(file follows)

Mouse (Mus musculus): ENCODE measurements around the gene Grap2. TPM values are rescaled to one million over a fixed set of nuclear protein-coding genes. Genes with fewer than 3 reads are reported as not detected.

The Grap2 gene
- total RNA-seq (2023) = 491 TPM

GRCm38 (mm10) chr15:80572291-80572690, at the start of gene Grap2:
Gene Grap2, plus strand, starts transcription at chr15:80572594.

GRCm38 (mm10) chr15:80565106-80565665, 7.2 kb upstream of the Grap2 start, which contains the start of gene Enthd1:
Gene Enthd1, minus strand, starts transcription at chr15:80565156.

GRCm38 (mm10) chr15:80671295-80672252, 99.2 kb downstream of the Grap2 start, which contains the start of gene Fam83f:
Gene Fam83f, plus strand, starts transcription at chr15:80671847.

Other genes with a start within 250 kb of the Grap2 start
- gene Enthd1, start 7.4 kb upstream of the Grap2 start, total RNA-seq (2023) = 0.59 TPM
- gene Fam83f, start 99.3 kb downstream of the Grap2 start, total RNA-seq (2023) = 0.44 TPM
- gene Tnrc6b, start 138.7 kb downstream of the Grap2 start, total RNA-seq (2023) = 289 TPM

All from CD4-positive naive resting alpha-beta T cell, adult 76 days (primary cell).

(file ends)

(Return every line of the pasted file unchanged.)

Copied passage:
Mouse (Mus musculus): ENCODE measurements around the gene Grap2. TPM values are rescaled to one million over a fixed set of nuclear protein-coding genes. Genes with fewer than 3 reads are reported as not detected.

The Grap2 gene
- total RNA-seq (2023) = 491 TPM

GRCm38 (mm10) chr15:80572291-80572690, at the start of gene Grap2:
Gene Grap2, plus strand, starts transcription at chr15:80572594.

GRCm38 (mm10) chr15:80565106-80565665, 7.2 kb upstream of the Grap2 start, which contains the start of gene Enthd1:
Gene Enthd1, minus strand, starts transcription at chr15:80565156.

GRCm38 (mm10) chr15:80671295-80672252, 99.2 kb downstream of the Grap2 start, which contains the start of gene Fam83f:
Gene Fam83f, plus strand, starts transcription at chr15:80671847.

Other genes with a start within 250 kb of the Grap2 start
- gene Enthd1, start 7.4 kb upstream of the Grap2 start, total RNA-seq (2023) = 0.59 TPM
- gene Fam83f, start 99.3 kb downstream of the Grap2 start, total RNA-seq (2023) = 0.44 TPM
- gene Tnrc6b, start 138.7 kb downstream of the Grap2 start, total RNA-seq (2023) = 289 TPM

All from CD4-positive naive resting alpha-beta T cell, adult 76 days (primary cell).